A woman leans
over the mountain bridge
watching her own body curve
around the fir trees.
Full & clear. Stone-hipped & capillaried
in moss. She is the river
who has left the river
to contemplate why - her water will weaken
and her journey change
over many days
and many crossings taken
by villagers & livestock, glacial mist & birds.
Something monks have foreseen
praying in their temple. Housewives have felt
in the warmer-than-usual wind
drying turnip leaves on the floor. What their carved gods
know hanging on the kitchen wall.
Prayer flags bloom on the railing
asking to be healed, helped or forgiven;
and she wonders which sins
are left unspoken. What penitents may come
asking to be cleansed
as her body thins
to a trickling shadow. A scarf of purity
in the mud.
The word, Mochu, is the Bhutanese for female river. In the culture and religion of people from
small nation on the eastern slopes of
The Himalayas, all aspects of nature are spirits from the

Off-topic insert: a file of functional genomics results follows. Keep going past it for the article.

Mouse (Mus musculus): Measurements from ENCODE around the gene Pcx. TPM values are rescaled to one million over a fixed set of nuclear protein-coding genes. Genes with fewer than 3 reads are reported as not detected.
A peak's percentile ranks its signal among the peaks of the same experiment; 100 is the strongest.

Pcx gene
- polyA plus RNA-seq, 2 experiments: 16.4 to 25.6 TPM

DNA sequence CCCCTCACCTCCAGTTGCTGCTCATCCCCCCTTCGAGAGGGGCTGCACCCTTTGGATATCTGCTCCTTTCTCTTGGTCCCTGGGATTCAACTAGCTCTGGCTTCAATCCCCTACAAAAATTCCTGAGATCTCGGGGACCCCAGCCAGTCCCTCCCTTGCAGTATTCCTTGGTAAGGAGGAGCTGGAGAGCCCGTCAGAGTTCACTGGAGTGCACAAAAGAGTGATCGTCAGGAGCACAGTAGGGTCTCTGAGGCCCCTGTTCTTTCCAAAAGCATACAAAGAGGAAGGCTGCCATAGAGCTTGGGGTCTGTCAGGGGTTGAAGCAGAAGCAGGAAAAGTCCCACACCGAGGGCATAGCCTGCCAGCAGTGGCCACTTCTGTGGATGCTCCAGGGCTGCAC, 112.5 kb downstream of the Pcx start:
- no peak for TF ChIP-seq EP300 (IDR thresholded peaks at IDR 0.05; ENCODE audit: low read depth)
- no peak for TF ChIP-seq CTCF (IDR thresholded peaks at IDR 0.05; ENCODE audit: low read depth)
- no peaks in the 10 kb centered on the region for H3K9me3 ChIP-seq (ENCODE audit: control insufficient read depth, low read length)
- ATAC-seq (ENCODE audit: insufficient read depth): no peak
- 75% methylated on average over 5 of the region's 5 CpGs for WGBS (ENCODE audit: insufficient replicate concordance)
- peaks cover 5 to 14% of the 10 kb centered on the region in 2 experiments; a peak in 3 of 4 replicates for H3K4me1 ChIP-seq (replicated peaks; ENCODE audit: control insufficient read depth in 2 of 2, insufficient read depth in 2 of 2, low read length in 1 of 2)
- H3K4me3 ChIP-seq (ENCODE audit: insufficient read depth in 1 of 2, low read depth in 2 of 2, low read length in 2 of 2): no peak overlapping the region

flowers to the wind. This also includes rivers; and they are also given genders
depending on the shape, texture and movement of the terrain. The softer more
curvaceous course is considered feminine/female
and the more rugged, muscular one is deemed masculine/male. And that river is
an entity ranging in perspective from a sacred spirit to a minor goddess/god..
The rivers are known to be clear, cold and pure, a major source of inspiration,
drinking nourishment and irrigation for their fields and gardens. Yet, even in
this remote and isolated part of the world, climate change is occurring along
with the introduction of modern technology and the influx of tourists. The old
ways are changing; and so is the pristine face of the landscape. This poem is
the river contemplating the future and its ecological effects. Like all of us,
who metaphorically leave our bodies during meditation or dreaming, so does the
mind/soul of the river.